Accessing Linux File Systems from within Windows

This post was imported from blogger, to see the original, likely better-formatted post see

Near the end of 2009 I ask a question on about accessing a Linux XFS filesystem from within Windows. After investigating coLinux I decided to try the VirtualBox route — and it worked beautifully! I can now access my standard Linux install (which I dual boot into) from within Windows on those few days where I need to be in Windows.

System Configuration

Machine: Windows 7 and Gentoo Linux. Windows is acting as the boot loader. Here’s my drive layout:

/dev/sda1 - NTFS - Windows 7
/dev/sda2 - Extended Partition
/dev/sda5 - Boot Partition (EXT3)
/dev/sda6 - Swap/dev/sda7 - LVM
/dev/sda8 - LVM

The Windows boot loader needs a copy of the boot record to be used. In my case, I had installed grub into /dev/sda5, my boot partition. I copied the boot loader out of /dev/sda5 using dd which makes it possible to copy the first 512 bytes of the partition:

dd if=/dev/sda5 of=/root/sda5_mbr bs=512 count=1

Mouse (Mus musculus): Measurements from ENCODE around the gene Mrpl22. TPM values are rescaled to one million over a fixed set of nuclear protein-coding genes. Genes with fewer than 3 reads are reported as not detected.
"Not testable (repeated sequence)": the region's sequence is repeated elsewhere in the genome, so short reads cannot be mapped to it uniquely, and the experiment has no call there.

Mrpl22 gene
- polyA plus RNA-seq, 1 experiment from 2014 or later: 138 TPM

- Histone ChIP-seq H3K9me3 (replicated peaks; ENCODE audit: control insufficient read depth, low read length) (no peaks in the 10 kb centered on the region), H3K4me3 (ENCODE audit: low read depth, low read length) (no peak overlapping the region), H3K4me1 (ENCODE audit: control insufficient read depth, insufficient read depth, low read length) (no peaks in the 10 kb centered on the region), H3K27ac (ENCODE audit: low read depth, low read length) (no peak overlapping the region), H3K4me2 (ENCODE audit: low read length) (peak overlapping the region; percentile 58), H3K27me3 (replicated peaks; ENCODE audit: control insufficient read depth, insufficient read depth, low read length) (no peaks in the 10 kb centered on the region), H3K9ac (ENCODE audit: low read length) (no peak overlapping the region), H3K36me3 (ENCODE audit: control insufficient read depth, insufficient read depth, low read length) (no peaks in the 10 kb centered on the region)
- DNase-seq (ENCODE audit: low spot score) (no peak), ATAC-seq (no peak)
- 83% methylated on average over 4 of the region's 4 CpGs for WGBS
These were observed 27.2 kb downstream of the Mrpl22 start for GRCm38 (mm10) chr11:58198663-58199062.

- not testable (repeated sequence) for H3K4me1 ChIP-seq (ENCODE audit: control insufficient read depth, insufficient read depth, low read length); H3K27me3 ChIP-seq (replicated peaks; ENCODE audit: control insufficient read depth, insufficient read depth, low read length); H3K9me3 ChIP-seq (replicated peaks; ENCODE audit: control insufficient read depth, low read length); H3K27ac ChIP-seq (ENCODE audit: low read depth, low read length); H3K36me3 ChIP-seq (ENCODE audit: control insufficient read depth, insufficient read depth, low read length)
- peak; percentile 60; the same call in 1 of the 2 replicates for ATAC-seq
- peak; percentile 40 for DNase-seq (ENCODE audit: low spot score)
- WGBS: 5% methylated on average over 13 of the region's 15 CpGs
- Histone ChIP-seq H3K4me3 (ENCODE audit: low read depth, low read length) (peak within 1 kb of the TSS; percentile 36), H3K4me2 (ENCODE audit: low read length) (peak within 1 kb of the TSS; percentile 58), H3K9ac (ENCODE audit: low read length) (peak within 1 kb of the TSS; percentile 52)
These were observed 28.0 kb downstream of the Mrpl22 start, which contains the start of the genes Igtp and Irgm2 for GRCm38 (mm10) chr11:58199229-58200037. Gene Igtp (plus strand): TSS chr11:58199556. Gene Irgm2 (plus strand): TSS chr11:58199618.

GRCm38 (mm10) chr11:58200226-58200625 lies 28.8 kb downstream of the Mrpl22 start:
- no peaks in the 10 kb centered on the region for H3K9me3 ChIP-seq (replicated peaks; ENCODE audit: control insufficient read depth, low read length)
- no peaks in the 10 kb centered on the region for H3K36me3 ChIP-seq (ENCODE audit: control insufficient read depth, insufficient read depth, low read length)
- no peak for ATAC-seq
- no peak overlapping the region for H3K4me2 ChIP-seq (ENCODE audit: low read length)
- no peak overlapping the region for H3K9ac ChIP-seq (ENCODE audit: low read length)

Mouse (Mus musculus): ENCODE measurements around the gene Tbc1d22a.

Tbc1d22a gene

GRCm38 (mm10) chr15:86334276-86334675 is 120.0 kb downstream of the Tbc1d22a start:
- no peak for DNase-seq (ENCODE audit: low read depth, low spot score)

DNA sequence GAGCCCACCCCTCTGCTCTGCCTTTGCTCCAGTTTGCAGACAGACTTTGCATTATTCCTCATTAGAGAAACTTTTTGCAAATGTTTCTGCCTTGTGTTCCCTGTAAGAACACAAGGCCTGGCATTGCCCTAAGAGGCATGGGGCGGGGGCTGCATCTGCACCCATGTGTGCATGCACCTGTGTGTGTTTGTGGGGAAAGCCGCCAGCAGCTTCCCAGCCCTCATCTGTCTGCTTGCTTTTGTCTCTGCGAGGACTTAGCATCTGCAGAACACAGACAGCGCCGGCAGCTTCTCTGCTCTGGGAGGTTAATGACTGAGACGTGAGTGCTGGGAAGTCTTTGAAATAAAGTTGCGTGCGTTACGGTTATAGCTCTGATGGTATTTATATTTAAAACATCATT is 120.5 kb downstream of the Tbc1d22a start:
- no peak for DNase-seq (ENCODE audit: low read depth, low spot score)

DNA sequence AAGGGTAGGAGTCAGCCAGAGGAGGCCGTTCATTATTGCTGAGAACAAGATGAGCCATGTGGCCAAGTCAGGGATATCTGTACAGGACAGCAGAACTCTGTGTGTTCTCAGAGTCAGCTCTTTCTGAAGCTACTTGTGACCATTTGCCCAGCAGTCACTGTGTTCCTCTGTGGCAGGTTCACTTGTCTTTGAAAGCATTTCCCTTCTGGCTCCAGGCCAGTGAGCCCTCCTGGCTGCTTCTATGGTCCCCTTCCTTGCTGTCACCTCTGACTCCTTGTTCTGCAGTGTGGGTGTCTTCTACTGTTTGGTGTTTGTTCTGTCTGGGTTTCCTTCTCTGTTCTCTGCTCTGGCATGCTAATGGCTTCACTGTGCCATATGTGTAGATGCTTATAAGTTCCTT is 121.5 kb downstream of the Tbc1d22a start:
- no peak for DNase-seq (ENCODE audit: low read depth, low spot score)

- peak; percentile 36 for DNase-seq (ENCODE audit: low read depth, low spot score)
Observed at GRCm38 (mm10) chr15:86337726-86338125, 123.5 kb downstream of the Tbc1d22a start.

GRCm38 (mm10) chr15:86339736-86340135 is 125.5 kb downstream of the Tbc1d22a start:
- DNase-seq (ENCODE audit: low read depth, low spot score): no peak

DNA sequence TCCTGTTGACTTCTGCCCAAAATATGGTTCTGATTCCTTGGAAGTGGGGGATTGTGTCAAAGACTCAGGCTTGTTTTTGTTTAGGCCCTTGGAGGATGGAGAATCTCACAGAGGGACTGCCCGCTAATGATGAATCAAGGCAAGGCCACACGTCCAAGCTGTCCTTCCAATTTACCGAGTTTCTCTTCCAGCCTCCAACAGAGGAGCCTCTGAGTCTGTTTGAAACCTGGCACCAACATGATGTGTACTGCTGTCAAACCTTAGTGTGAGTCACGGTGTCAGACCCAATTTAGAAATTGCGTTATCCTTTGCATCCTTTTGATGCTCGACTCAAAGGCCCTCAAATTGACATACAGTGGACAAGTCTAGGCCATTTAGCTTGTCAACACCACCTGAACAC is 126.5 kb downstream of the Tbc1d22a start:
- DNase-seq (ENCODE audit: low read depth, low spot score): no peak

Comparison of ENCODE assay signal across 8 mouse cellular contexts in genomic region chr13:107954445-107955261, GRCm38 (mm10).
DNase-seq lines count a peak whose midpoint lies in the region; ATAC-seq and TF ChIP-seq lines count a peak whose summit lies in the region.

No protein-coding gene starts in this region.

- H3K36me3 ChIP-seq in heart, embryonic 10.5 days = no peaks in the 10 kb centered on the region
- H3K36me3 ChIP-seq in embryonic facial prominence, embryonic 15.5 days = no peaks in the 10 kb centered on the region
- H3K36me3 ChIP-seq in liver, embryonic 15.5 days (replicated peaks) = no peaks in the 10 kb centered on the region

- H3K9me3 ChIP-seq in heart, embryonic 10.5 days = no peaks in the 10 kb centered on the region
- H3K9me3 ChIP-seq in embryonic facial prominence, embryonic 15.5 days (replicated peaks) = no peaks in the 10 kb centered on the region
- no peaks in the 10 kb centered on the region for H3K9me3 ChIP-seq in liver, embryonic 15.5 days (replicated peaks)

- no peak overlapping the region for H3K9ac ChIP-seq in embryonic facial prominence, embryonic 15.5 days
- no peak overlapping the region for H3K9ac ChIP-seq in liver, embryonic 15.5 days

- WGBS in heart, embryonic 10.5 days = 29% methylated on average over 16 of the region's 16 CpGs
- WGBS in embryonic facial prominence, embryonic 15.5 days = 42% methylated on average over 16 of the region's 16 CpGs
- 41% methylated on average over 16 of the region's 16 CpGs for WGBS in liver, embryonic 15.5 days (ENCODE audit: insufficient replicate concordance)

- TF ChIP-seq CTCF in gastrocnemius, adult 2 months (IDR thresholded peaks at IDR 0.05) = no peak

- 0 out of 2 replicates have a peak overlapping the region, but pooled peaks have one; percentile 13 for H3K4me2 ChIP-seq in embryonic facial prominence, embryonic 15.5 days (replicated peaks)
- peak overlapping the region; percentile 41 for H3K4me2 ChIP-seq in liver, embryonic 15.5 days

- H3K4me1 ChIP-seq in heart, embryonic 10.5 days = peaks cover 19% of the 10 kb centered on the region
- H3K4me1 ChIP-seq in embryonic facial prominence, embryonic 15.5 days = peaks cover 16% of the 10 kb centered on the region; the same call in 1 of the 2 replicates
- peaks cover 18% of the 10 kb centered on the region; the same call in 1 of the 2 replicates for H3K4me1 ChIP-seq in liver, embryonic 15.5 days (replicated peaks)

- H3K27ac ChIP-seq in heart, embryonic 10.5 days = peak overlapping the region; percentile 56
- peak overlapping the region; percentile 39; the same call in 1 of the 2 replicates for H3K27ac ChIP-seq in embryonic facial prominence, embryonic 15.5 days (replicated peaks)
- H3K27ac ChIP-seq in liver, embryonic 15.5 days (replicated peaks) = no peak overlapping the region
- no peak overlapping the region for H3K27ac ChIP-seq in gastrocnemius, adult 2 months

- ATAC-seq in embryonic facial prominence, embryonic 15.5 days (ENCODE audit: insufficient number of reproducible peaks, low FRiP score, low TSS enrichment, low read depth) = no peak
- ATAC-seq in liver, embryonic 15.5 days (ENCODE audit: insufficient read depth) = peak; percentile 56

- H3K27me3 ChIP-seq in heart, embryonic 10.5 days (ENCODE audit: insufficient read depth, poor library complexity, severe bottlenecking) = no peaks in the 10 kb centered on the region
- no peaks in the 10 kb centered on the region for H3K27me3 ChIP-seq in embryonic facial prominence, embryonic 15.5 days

I then copied /root/sda5_mbr over to a thumb drive so it was available on Windows. We will need this file not only for the Windows boot loader, but also for VirtualBox as you’ll see shortly.

My Linux machine is publicly accessible on the internet and I have, as a requirement, that it still be accessible on the internet when I’m in Windows with VirtualBox running. Given that requirement, here’s my networking configuration:

Windows 7 Host- - static IP
Linux Host:- - static IP
Router:- - primary gateway, forwards desirable ports to

I’ve purposefully given Windows and Linux different static IP’s so each is accessible and they don’t run into any IP address conflicts.

Install VirtualBox

First, I installed VirtualBox in Windows. Most application installs are pretty much the same in Windows, and VirtualBox was no different, so I’m not going to document installing VirtualBox. If you’re reading this, I’m sure you’re more than capable.

Configure VirtualBox Hard Drive Access

Like many applications, VirtualBox has some standard directories that it uses:


%USERDIR% is likely C:\Users and %USERNAME% is the username of the account that you typically log in as.

You can create the above directories by hand if you like, but I’m going to assume they exist. With those directories in hand, we now need to tell VirtualBox about the raw partitions that we want it to use. Since Windows is our host, we do not want to accidentally access it from within Linux as that could cause corruption. Furthermore, we want to use the grub boot loader so we don’t have to bother with the standard Windows MBR. Since we’re giving VirtualBox access to the physical drive, we need to be a full administrator. So, run cmd as an administrator. Now let’s make VirtualBox aware of the rest of our partitions: